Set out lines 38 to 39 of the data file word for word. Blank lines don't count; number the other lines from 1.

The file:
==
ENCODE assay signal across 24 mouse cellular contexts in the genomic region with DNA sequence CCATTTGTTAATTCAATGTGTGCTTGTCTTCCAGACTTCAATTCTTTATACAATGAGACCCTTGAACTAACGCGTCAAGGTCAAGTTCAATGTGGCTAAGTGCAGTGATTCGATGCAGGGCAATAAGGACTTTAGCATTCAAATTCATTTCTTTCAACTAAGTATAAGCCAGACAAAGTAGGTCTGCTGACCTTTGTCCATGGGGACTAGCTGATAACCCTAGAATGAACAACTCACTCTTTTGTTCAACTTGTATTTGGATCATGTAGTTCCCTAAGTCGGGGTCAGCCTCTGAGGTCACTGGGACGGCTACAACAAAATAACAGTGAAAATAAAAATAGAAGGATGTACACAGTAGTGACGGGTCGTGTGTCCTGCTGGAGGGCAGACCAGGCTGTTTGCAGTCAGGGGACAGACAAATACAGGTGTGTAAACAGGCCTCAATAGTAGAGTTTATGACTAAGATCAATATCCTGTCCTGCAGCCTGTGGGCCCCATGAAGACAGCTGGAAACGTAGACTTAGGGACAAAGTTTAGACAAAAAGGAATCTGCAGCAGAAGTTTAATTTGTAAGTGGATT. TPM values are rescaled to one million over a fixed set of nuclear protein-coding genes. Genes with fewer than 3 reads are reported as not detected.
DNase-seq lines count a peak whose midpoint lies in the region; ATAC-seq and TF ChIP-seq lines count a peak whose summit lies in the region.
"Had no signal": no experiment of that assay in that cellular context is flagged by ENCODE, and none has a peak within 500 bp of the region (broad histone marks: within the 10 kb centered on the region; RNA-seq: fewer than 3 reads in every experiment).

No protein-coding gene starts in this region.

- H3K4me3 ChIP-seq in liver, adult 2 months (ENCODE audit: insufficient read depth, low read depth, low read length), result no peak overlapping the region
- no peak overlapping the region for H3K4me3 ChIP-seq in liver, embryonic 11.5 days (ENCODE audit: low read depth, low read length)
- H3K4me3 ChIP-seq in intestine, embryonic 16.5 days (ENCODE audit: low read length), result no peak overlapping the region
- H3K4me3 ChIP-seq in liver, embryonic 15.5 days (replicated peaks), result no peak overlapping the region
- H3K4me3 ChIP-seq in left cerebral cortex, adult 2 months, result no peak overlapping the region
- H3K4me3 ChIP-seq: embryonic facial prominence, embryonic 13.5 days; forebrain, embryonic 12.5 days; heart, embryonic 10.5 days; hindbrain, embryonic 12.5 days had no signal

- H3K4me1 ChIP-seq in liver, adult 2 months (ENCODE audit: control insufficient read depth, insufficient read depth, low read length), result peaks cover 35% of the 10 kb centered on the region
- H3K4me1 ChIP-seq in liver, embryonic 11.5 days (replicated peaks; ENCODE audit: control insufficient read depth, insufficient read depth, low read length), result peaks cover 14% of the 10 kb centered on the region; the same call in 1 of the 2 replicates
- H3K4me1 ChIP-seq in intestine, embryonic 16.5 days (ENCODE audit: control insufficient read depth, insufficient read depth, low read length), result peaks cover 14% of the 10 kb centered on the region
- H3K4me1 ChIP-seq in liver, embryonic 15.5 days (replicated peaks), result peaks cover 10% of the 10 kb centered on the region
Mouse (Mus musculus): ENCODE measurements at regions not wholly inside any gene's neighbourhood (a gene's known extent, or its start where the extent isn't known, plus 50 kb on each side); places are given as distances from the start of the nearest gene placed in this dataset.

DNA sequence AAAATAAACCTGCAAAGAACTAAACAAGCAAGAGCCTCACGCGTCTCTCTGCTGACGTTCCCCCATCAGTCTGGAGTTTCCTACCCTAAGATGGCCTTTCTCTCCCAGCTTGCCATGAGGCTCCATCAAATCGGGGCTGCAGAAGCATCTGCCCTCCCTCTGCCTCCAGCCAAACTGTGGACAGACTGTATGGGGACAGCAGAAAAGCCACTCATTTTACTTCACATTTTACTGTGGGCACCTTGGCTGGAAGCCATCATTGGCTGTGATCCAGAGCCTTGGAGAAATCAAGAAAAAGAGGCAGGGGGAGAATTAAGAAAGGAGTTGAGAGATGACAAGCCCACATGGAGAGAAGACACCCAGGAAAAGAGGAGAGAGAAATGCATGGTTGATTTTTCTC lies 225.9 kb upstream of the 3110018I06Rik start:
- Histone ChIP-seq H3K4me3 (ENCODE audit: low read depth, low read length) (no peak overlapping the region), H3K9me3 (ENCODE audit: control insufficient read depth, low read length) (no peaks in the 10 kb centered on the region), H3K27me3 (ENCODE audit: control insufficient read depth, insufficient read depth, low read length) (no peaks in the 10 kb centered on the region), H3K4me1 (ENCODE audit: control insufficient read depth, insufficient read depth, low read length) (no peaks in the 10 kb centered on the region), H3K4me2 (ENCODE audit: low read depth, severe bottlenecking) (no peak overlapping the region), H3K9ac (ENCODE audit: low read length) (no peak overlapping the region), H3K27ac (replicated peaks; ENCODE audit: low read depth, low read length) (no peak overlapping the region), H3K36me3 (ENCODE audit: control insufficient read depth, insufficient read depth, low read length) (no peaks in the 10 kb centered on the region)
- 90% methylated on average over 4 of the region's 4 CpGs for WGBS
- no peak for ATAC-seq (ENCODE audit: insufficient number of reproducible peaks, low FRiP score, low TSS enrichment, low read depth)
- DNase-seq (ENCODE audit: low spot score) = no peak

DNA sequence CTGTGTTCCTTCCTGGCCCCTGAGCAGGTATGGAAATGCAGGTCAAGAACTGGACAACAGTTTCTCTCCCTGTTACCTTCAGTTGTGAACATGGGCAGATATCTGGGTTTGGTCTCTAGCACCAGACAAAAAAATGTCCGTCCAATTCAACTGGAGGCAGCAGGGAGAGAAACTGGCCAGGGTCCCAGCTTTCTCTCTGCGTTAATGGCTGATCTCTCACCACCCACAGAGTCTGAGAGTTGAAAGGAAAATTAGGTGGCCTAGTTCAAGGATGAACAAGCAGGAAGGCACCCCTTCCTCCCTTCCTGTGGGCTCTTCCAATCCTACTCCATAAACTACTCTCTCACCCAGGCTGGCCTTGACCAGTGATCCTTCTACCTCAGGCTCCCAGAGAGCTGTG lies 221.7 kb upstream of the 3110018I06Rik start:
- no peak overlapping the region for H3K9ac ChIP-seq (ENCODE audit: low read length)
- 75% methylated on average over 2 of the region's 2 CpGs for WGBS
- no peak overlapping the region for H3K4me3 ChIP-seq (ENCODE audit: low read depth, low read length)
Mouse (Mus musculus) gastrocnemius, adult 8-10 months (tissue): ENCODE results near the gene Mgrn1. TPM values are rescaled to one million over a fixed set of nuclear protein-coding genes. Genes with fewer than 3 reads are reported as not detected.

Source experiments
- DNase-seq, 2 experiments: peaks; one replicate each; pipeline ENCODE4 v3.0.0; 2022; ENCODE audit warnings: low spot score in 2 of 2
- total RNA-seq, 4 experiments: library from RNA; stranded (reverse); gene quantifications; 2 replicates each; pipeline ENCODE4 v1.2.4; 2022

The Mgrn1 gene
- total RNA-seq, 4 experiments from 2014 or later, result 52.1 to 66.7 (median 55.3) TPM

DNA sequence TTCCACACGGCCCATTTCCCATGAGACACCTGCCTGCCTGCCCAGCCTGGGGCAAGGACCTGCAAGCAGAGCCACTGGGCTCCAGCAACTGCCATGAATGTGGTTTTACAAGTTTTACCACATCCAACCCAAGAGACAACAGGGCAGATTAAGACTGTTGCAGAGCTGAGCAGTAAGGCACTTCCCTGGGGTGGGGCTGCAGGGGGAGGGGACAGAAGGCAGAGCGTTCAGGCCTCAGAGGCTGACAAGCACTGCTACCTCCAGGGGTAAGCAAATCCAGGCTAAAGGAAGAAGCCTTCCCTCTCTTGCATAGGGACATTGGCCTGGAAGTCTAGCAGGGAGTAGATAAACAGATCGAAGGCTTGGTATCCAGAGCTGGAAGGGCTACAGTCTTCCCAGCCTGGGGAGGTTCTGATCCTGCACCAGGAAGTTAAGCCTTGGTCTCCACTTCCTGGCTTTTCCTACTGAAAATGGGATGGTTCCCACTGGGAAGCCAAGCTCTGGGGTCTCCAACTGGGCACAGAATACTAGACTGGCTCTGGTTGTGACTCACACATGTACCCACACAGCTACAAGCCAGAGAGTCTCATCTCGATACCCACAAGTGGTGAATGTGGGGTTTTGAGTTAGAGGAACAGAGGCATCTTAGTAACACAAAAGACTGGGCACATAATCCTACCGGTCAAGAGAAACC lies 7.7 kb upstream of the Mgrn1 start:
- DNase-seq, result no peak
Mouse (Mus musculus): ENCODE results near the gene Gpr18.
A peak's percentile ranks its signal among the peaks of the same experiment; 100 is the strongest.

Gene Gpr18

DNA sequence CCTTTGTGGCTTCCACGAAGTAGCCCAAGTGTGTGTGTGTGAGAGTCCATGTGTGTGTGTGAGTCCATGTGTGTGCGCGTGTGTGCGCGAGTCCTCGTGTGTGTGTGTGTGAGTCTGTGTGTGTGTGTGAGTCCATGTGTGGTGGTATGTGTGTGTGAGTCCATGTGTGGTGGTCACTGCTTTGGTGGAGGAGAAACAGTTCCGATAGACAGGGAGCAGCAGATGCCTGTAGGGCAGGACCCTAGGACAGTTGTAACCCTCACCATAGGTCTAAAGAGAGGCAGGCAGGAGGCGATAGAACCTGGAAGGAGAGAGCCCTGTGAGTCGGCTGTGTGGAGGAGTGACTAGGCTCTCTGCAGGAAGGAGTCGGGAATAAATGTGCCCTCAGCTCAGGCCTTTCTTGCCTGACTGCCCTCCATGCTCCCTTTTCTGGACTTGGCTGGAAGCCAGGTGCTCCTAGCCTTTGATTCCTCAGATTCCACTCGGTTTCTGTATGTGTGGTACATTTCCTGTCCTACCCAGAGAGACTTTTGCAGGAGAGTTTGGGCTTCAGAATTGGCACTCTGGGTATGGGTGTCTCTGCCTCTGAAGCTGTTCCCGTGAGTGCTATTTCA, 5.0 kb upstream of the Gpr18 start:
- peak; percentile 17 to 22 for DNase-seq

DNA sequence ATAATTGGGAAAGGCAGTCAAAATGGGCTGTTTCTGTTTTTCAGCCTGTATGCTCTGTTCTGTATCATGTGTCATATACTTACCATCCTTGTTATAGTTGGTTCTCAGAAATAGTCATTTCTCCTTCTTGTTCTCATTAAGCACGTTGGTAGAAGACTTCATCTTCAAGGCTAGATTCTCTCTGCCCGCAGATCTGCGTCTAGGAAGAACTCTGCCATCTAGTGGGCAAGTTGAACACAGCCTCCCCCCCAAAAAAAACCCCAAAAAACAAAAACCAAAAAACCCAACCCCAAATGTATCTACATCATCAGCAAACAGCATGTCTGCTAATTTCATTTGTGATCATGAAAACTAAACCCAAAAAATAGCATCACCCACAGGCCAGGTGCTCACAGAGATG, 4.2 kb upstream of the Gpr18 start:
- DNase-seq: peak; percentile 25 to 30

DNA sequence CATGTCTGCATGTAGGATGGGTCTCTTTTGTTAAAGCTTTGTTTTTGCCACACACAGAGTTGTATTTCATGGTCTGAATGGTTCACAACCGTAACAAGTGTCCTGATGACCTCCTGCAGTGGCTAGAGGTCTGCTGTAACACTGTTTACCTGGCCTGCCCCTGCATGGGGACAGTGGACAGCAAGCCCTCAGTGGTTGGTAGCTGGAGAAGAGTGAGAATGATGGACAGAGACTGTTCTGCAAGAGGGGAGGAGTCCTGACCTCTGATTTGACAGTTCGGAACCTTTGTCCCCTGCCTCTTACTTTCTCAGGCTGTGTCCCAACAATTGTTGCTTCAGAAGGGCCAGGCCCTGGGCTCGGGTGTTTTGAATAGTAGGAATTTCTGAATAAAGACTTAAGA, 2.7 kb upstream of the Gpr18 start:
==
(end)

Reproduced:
DNA sequence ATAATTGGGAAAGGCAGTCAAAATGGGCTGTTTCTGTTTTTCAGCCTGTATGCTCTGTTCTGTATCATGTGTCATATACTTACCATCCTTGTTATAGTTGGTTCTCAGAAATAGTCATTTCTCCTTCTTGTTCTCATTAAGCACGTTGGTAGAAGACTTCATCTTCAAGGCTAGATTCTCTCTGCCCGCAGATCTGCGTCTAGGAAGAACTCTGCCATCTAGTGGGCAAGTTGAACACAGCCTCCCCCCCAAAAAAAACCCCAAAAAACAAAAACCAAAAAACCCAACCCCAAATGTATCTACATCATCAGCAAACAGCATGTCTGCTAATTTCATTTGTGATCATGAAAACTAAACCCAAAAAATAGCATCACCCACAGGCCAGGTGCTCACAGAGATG, 4.2 kb upstream of the Gpr18 start:
- DNase-seq: peak; percentile 25 to 30